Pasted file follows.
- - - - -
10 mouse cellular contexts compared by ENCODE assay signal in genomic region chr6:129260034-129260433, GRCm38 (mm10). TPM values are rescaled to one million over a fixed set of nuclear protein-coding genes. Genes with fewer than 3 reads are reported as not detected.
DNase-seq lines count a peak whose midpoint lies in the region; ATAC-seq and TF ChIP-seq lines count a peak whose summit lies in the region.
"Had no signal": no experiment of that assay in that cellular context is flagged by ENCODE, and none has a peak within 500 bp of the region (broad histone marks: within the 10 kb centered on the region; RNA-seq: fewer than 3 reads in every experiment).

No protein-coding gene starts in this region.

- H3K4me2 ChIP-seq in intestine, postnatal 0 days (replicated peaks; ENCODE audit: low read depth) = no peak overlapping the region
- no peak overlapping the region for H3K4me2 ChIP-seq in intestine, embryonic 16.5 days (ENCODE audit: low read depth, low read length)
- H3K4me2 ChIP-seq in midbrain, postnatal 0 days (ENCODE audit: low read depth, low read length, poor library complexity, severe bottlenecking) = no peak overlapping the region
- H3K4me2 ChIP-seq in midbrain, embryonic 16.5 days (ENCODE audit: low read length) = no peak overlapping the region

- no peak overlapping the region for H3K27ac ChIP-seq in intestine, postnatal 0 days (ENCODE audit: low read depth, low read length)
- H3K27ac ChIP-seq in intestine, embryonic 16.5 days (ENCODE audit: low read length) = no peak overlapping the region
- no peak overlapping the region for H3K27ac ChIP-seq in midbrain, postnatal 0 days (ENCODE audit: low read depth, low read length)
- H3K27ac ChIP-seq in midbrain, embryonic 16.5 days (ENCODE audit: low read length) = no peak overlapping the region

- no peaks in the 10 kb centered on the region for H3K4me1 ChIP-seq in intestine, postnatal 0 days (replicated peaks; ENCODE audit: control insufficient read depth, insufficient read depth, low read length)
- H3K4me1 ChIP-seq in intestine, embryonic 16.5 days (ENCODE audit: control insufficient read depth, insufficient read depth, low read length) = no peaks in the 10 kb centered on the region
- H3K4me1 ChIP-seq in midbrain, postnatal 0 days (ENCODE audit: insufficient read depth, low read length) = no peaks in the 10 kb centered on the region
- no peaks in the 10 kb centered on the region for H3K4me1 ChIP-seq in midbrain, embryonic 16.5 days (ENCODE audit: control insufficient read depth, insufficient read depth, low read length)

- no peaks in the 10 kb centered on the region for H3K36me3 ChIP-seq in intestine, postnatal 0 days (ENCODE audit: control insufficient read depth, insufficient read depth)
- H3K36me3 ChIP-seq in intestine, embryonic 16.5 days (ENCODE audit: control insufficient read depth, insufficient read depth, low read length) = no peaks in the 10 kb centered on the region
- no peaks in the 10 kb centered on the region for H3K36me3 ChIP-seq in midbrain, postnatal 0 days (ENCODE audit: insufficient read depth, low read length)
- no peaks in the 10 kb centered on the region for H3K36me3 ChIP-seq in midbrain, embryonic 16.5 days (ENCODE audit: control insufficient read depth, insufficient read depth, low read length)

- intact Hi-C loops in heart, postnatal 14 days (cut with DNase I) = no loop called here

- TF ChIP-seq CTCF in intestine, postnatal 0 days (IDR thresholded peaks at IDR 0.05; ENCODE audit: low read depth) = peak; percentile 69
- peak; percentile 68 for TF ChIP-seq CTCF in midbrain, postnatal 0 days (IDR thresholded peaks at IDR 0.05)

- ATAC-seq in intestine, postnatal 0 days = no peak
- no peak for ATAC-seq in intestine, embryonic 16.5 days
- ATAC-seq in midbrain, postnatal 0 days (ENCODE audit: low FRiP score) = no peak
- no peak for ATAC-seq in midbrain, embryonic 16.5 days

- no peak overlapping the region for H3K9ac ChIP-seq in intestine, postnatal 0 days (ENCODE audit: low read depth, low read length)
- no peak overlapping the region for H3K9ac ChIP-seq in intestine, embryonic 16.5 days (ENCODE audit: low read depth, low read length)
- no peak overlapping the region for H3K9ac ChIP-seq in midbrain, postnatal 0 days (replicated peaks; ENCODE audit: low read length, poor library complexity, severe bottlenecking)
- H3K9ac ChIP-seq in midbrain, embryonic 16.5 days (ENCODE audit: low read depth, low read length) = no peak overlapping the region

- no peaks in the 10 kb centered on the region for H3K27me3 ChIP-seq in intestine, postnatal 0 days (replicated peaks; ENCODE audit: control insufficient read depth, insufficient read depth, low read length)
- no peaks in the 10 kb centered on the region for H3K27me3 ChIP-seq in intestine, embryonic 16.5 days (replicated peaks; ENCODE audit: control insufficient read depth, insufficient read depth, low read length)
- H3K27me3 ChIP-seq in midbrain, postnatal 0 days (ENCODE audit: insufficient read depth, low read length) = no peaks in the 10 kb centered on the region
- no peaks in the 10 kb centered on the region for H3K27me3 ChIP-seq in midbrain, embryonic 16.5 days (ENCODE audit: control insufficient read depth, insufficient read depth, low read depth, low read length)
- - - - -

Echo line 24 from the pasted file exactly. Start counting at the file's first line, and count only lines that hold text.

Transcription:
- ATAC-seq in intestine, postnatal 0 days = no peak